TURN 2 – Shooty Elves


    With my general severely wounded and the kestrels in a bad position, my opponent tried to capitalize on that: the second unit of kestrels and the unit of dryads went into my Kestrel Knights, while a unit of Briar Maidens and the 4 remaining bladedancers went into my skirmishing dryads. The fleeing kestrel rallied.


    The shooting contingent of the army stayed relatively put, with the sentinels doing the back-and-forth on top of the building to gain the hard cover bonus. Magic was relatively uneventful: I let the Insect swarm go on the treeman (didn’t wound) and then dispelled the Totemic Summon.

    In the shooting phase the sentinels took down one of the depleted archer units, causing the second unit to panic on a rerollable 9 and flee off the board with a 10+ roll. The archers tried to shoot at my bladedancers, but with all the modifiers they only managed to kill a single elf.


    In combat the Briar Maidens dodged everything the dryads had to throw at them, and proceeded to kill the Matriarch with some poisoned attacks. The bladedancers killed a couple of dryads too, and took a couple of wounds from retaliating attacks. In the end, the dryads fled through half my army, took some wounds from dangerous terrain tests and would rally at the other end of the board.(there is an error in the maps, the unit actually survived but failed to do anything of interest after that)

    The Kestrel fight went as predicted too: the charging knights and dryads did short work of my fast support and then the dryads overran straight into a bladedancer unit right behind.




    TURN 2 – Fighty Elves


    The treefathers leapt into action: one charged the lone kestrel, while the other flanked the two remaining bladedancers. The unengaged bladedancer unit charged the Briar Maidens in the forest, and failed to redirect when the latter fled.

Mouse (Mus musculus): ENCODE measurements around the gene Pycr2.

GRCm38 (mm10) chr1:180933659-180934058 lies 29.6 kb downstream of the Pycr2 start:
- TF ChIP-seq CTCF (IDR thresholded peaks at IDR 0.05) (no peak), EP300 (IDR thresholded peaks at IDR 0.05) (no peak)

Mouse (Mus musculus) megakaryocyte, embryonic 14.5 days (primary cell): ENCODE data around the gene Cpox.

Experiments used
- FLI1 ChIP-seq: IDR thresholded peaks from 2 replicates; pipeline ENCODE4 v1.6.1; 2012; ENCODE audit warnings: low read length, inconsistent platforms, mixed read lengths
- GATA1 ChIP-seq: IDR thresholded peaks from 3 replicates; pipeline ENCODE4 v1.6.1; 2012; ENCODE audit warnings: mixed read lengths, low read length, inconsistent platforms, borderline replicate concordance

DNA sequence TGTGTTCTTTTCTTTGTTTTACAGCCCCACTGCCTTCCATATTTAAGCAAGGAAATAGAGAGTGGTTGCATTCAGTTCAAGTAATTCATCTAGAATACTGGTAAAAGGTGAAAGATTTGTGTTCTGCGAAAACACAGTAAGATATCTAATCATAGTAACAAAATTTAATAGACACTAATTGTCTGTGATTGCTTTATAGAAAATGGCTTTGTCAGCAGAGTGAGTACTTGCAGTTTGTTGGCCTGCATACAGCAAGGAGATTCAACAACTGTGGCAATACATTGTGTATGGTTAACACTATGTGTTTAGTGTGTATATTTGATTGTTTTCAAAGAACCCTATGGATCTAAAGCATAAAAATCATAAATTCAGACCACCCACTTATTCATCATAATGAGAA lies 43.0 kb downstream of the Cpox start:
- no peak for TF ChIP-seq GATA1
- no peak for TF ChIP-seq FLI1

The little shooting I had left targetted the second bladedancer unit and took 3 models down. Combat saw both treefathers do short work of their targets: the Kestrels nearby panicked and the treefathers overran: one into the flank of the Briar Maidens, the other moving 2 inches towards the enemy bowline. The Bladedancers hacked the charging dryads apart, too.




    TURN 3 – Shooty Elves


    With a treefather close to his lines, the avoidance plan was engaged: an eagle landed right in front of the Forest Giant, and the bowline reformed a bit to avoid giving me any good overrun paths. The kestrels rallied.

    Magic kicked off with an irresistible Insect Swarm that failed to hurt the treefather, and the totemic summon was dispelled once more. Shooting was also directed at the treefather, but in the end the beast only suffered a single wound! (wierdly enough, this is not far away from statistic average!)

    In combat the second treefather only killed a single briar maiden, forced them to flee but failed to catch them in pursuit.




    TURN 3 – Fighty Elves


    The wounded treefather charged the eagle, hoping to panic him; It wasn’t meant to be, and the noble bird took one for the team. The bladedancers had a nice charge into the kestrel flank lined up, in a position where fleeing the charge would mean a lot of panic tests and the kestrels ending up out of the table anyway. So they stood their ground as well.

    In the shooting phase the pathfinders spotted one of the sentinel units too far away from the BSB and general, and tried to panic them off board: they did suffer 3 casualties, but then passed their Ld test.